Autumn is Suh-Weeeet!

Autumn pulls me in.

In fall, my trips to town that should take 30 minutes become 45. Or more.

I roll down the windows, turn on the heater, and crank up the music. My old friends, James Taylor and Johnny Cash, and my new friends, The Avett Brothers, ride with me as I take back roads and side roads and dirt roads and curvy roads through the mountain countryside.

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  1. Mary Rauch says:

    What a wonderful post! Could NOT stop reading until the very end. This took me back to autumn in West Virginia when applebutter making in a huge copper kettle took all day and involved a large group of friends and family….ahhhh, memories.
    Thank you Rebekah! Your one-lane pictures make the hair on my arms stand up.

  2. Diane Van Horn says:

    I knew you would turn around and go back! The old skills are almost lost. We need to pass them on to the next generation. We take so many every day things for granted that used to have to be made by hand. I believe that it is causing the “Disease of Ease” in our society. The whole process from planting to boiling that sorghum cane is a study in patience and appreciation. Thank you for letting me “lollygag” along with you. By the way, you are the first person besides myself that I have come across, that uses that word! Which got me to thinking about it and I looked it up. I always use it in the context of taking my time or enjoying the moment but was shocked by what it used to mean!
    Interesting, maybe I will start using Meander or Saunter instead!

  3. Wendy Curling says:


  4. This process closely resembles what they go through up here when we make maple syrup except instead of squeezing canes we’re collecting sap. The cooking at high heat is the same, though. Reading this reminded me that I just bought a jar of molasses for a cookie recipe I want to try. Now you’ve made me hungry … I’ll have to get out my pans and start baking! Thanks as always for taking us along as you travel about your sweet little world. Love it!

  5. Denise betz says:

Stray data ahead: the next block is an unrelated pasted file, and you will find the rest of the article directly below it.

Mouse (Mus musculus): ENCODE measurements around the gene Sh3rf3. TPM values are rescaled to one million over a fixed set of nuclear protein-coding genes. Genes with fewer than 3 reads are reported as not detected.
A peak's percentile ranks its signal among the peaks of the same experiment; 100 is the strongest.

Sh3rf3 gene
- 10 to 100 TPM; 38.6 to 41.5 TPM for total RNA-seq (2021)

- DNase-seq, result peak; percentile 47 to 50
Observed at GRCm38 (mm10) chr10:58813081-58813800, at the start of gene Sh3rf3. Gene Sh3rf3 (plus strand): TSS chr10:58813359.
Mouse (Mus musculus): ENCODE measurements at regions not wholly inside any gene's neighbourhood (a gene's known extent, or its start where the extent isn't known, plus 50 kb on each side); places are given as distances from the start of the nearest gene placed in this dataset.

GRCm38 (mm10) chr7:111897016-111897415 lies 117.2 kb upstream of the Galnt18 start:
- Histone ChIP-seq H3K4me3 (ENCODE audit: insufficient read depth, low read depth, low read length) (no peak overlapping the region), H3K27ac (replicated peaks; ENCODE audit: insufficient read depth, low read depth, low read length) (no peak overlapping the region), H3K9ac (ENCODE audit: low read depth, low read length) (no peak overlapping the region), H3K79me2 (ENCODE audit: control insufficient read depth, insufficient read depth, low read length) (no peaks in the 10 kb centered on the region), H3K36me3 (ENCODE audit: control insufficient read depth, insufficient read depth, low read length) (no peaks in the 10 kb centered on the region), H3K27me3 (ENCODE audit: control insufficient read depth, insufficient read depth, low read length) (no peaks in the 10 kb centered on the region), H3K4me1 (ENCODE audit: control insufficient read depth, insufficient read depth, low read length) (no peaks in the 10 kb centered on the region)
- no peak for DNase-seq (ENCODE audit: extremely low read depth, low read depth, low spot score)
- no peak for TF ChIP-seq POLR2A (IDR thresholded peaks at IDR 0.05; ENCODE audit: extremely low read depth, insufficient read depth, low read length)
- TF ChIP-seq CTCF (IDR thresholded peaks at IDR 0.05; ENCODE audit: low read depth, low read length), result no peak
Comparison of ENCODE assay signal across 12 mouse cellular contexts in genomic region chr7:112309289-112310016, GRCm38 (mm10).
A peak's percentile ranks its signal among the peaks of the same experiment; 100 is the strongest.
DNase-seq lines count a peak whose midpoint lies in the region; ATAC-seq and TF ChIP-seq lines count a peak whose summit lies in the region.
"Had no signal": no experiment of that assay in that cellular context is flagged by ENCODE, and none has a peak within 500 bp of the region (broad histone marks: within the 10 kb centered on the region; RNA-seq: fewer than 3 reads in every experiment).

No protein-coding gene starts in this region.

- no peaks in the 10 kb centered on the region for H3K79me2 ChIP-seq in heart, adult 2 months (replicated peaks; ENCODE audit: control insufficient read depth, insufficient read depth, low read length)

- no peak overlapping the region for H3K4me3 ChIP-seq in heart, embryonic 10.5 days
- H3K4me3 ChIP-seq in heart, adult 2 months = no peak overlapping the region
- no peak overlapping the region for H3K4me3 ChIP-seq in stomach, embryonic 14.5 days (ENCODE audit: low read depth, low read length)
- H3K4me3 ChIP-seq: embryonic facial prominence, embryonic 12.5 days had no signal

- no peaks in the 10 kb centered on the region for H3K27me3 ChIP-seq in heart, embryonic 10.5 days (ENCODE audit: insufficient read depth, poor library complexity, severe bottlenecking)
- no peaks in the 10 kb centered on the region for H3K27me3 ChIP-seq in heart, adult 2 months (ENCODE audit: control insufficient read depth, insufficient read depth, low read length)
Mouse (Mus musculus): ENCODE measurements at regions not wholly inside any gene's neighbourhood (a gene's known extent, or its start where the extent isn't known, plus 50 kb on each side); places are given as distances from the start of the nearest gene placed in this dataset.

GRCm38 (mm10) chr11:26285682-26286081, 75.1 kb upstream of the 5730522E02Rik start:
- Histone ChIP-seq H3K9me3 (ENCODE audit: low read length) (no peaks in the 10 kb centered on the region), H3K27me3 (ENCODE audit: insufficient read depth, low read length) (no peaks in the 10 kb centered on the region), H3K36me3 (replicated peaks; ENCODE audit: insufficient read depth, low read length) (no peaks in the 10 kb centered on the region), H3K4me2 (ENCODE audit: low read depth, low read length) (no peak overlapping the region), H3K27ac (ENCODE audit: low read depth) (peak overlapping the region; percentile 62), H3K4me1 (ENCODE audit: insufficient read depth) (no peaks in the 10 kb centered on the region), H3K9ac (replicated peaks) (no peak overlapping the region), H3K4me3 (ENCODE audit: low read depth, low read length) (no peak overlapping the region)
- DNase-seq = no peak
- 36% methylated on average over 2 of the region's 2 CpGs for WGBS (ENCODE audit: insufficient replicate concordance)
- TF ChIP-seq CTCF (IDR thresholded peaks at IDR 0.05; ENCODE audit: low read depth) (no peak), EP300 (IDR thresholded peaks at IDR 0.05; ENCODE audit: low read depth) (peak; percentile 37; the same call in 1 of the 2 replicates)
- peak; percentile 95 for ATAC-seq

Hi Rebekah,
    I just needed to say that I look forward to your posts. You are living a dream of mine. You made it happen through hard work perseverance. Thank you for sharing your stories and thoughts.
    Please think about writing a book…
    A dedicated reader of The City Farmgirl in the Country,

  6. Ruth Yarbrough says:

    Loved your article :)!. Last weekend we went to the Sorghum Festival in Blairsville, GA. They make it there just like you were talking about, only they used a big, handsome Mule to get the syrup from the cane. You would have loved him. He was whitish and huge :)!
    I’m really not a fan of Sorghum, but love our Sourwood Honey, and New England Maple Syrup. Non of the artificial stuff from the stores for us :(!

  7. Beautiful! Fun! You should know that I live vicariously through you.

  8. Brenda Towsley says:

    I have never had sorghum. This was really informative and you are the teacher today. We get to learn along with you! You are also brave to just stop and join in. I would want to, but would not. I know I miss a lot that way. I only like the real maple syrup also. My grands like the other, the stuff I actually fed my kids because of budgeting. The scenes you have shared are beautiful. I hope someday to visit your area along with so many other spots in the US I have never seen. Thanks for sharing! Enjoy your fall!

  9. Debbie says:

    Beautiful words. I feel it too… Thanks for the lollygag through your world xo

  10. Krista says:

    We make our own syrup as well. Of course it’s nothing like their process. My husband hates store bought syrup. I don’t mind it because I grew up using it but I can agree his homemade syrup does taste better. I love your beautiful pictures of your autumn. They definitely are inviting. Good luck with your ice cream and butter. Let us know how they turn out.

  11. Renee Fisher says: